I was deeply disappointed with schools Superintendent Winfred Roberson’s reaction to the American Academy of Pediatrics recommendation that high schools start classes later in the morning.
The academy described specific biological factors that shift the natural sleep times for adolescents, including delayed secretion of melatonin in the evening and altered brain response to sleep loss. It also cited a range of studies showing that later high school starting times decreased behavior problems, absenteeism and depressed mood, and increased attention, motivation and academic performance.
The superintendent’s response, as reported in Tuesday’s Enterprise, was to simply ignore the science. Instead, he said, the schools will help student “build life skills” to “prioritize their competing forces that may be cutting into the recommended sleep time.”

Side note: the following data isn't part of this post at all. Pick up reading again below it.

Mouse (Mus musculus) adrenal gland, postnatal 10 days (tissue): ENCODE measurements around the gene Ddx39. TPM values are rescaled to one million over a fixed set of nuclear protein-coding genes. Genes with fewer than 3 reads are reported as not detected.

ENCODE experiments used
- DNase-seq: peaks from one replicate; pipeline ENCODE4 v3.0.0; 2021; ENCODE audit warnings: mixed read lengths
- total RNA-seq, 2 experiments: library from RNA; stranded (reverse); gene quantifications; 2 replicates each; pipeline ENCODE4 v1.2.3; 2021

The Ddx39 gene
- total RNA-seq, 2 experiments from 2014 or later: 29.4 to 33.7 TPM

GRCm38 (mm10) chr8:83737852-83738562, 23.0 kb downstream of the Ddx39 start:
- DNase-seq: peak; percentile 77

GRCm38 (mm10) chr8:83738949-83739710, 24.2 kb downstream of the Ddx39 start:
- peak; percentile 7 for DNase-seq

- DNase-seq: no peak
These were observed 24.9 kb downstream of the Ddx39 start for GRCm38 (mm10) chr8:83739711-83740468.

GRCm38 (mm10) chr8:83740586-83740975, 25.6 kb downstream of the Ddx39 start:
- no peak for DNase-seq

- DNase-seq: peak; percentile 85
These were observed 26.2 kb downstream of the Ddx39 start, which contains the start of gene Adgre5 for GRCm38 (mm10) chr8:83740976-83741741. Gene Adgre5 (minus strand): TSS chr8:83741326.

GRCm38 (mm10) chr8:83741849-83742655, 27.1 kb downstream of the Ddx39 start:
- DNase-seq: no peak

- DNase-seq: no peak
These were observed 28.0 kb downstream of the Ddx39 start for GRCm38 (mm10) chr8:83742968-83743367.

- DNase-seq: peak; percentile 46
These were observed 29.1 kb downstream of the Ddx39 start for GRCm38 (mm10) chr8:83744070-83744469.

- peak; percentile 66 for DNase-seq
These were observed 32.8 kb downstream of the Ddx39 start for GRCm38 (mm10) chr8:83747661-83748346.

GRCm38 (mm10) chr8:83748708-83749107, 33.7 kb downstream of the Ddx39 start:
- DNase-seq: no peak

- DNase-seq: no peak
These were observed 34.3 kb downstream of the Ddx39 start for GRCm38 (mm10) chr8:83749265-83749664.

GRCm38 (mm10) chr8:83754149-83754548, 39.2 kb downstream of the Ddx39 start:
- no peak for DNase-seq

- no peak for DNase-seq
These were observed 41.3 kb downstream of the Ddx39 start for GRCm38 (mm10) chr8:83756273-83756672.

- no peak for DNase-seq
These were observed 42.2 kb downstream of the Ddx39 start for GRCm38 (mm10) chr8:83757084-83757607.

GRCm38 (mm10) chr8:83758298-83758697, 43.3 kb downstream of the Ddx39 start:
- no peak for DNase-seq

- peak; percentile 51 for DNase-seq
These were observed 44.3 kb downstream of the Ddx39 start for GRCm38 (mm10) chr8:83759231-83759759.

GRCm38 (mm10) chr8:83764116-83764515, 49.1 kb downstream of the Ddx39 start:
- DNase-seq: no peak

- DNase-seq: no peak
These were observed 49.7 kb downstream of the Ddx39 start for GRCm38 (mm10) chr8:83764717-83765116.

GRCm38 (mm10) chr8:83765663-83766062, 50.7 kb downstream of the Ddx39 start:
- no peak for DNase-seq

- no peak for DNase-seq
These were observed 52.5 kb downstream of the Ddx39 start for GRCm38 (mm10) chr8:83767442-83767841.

Really? The high school is going to teach students to control their circadian rhythms? It’s going to give them the “life skills” to regulate the timing of their bodies’ secretion of melatonin? It will educate them to overcome biological sleep-wake phase delay by sheer force of will?
Perhaps the next time the superintendent responds to a science-based recommendation, he might want to read it first.